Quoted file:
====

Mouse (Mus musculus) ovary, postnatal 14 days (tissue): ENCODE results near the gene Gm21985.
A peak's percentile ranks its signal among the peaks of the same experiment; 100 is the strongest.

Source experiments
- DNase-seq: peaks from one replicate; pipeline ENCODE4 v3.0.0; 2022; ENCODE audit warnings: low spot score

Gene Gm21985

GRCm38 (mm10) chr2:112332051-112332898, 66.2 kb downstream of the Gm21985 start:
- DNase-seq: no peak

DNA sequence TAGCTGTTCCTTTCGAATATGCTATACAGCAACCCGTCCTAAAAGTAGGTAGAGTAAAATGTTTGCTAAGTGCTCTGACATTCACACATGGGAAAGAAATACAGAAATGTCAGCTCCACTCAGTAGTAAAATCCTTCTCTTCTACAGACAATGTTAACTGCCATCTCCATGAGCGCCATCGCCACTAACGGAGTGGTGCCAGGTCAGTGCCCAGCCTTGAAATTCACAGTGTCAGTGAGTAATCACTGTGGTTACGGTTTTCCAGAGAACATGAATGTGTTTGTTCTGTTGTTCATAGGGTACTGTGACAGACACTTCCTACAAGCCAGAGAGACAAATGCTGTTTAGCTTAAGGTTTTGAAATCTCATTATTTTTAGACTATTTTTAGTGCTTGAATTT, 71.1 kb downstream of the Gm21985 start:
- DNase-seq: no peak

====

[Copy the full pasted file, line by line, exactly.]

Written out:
Mouse (Mus musculus) ovary, postnatal 14 days (tissue): ENCODE results near the gene Gm21985.
A peak's percentile ranks its signal among the peaks of the same experiment; 100 is the strongest.

Source experiments
- DNase-seq: peaks from one replicate; pipeline ENCODE4 v3.0.0; 2022; ENCODE audit warnings: low spot score

Gene Gm21985

GRCm38 (mm10) chr2:112332051-112332898, 66.2 kb downstream of the Gm21985 start:
- DNase-seq: no peak

DNA sequence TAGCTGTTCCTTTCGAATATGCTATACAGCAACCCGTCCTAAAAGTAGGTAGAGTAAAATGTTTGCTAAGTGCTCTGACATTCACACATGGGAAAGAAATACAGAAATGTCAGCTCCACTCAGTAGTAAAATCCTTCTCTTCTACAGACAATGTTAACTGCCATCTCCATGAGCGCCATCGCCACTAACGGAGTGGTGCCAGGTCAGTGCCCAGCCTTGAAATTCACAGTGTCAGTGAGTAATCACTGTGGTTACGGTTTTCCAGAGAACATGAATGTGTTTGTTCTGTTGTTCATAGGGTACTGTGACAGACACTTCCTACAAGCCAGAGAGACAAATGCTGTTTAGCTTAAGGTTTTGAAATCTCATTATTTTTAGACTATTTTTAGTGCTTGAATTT, 71.1 kb downstream of the Gm21985 start:
- DNase-seq: no peak